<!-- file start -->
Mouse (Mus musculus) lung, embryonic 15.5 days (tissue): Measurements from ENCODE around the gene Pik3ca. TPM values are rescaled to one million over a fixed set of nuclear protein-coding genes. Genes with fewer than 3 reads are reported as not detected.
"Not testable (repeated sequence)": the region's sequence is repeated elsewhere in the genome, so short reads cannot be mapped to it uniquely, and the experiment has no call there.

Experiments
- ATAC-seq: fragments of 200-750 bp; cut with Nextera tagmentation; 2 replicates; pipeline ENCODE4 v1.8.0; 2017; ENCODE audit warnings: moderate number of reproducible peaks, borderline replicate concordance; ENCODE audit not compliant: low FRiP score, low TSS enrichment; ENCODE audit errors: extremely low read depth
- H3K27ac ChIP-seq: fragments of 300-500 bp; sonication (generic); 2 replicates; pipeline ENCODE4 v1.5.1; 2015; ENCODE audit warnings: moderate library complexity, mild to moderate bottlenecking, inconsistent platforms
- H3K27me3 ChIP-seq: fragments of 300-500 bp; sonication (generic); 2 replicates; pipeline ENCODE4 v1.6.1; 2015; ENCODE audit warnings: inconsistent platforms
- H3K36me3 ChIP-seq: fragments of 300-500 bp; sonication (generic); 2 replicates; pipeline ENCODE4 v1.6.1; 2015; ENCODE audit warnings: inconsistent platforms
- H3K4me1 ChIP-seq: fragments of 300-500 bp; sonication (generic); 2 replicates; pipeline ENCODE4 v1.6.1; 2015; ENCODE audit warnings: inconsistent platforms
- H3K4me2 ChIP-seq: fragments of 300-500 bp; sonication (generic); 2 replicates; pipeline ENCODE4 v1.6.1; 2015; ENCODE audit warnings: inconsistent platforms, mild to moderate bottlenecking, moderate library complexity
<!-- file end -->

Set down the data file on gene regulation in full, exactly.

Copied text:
Mouse (Mus musculus) lung, embryonic 15.5 days (tissue): Measurements from ENCODE around the gene Pik3ca. TPM values are rescaled to one million over a fixed set of nuclear protein-coding genes. Genes with fewer than 3 reads are reported as not detected.
"Not testable (repeated sequence)": the region's sequence is repeated elsewhere in the genome, so short reads cannot be mapped to it uniquely, and the experiment has no call there.

Experiments
- ATAC-seq: fragments of 200-750 bp; cut with Nextera tagmentation; 2 replicates; pipeline ENCODE4 v1.8.0; 2017; ENCODE audit warnings: moderate number of reproducible peaks, borderline replicate concordance; ENCODE audit not compliant: low FRiP score, low TSS enrichment; ENCODE audit errors: extremely low read depth
- H3K27ac ChIP-seq: fragments of 300-500 bp; sonication (generic); 2 replicates; pipeline ENCODE4 v1.5.1; 2015; ENCODE audit warnings: moderate library complexity, mild to moderate bottlenecking, inconsistent platforms
- H3K27me3 ChIP-seq: fragments of 300-500 bp; sonication (generic); 2 replicates; pipeline ENCODE4 v1.6.1; 2015; ENCODE audit warnings: inconsistent platforms
- H3K36me3 ChIP-seq: fragments of 300-500 bp; sonication (generic); 2 replicates; pipeline ENCODE4 v1.6.1; 2015; ENCODE audit warnings: inconsistent platforms
- H3K4me1 ChIP-seq: fragments of 300-500 bp; sonication (generic); 2 replicates; pipeline ENCODE4 v1.6.1; 2015; ENCODE audit warnings: inconsistent platforms
- H3K4me2 ChIP-seq: fragments of 300-500 bp; sonication (generic); 2 replicates; pipeline ENCODE4 v1.6.1; 2015; ENCODE audit warnings: inconsistent platforms, mild to moderate bottlenecking, moderate library complexity